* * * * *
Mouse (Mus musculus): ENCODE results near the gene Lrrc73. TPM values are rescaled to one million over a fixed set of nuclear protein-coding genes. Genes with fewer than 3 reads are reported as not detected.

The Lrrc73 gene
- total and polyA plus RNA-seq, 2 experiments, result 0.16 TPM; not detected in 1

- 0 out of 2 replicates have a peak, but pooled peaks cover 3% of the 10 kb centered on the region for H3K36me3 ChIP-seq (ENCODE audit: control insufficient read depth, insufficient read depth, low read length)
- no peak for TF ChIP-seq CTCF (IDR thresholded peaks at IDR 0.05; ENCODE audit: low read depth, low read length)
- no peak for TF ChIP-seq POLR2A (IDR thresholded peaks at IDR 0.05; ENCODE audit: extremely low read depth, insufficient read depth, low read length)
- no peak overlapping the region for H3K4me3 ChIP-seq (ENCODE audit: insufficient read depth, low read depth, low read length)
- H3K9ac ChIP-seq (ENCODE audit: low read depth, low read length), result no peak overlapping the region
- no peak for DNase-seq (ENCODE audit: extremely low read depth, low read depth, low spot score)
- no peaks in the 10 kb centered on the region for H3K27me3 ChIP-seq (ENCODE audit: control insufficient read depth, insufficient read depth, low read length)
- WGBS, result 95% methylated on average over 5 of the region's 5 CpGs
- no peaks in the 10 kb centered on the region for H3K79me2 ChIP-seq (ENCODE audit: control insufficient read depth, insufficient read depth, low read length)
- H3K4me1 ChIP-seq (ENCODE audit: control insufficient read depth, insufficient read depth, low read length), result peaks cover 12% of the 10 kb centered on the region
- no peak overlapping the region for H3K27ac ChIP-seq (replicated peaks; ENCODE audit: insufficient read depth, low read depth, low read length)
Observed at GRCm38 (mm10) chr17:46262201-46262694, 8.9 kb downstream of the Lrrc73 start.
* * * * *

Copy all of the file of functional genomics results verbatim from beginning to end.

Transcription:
Mouse (Mus musculus): ENCODE results near the gene Lrrc73. TPM values are rescaled to one million over a fixed set of nuclear protein-coding genes. Genes with fewer than 3 reads are reported as not detected.

The Lrrc73 gene
- total and polyA plus RNA-seq, 2 experiments, result 0.16 TPM; not detected in 1

- 0 out of 2 replicates have a peak, but pooled peaks cover 3% of the 10 kb centered on the region for H3K36me3 ChIP-seq (ENCODE audit: control insufficient read depth, insufficient read depth, low read length)
- no peak for TF ChIP-seq CTCF (IDR thresholded peaks at IDR 0.05; ENCODE audit: low read depth, low read length)
- no peak for TF ChIP-seq POLR2A (IDR thresholded peaks at IDR 0.05; ENCODE audit: extremely low read depth, insufficient read depth, low read length)
- no peak overlapping the region for H3K4me3 ChIP-seq (ENCODE audit: insufficient read depth, low read depth, low read length)
- H3K9ac ChIP-seq (ENCODE audit: low read depth, low read length), result no peak overlapping the region
- no peak for DNase-seq (ENCODE audit: extremely low read depth, low read depth, low spot score)
- no peaks in the 10 kb centered on the region for H3K27me3 ChIP-seq (ENCODE audit: control insufficient read depth, insufficient read depth, low read length)
- WGBS, result 95% methylated on average over 5 of the region's 5 CpGs
- no peaks in the 10 kb centered on the region for H3K79me2 ChIP-seq (ENCODE audit: control insufficient read depth, insufficient read depth, low read length)
- H3K4me1 ChIP-seq (ENCODE audit: control insufficient read depth, insufficient read depth, low read length), result peaks cover 12% of the 10 kb centered on the region
- no peak overlapping the region for H3K27ac ChIP-seq (replicated peaks; ENCODE audit: insufficient read depth, low read depth, low read length)
Observed at GRCm38 (mm10) chr17:46262201-46262694, 8.9 kb downstream of the Lrrc73 start.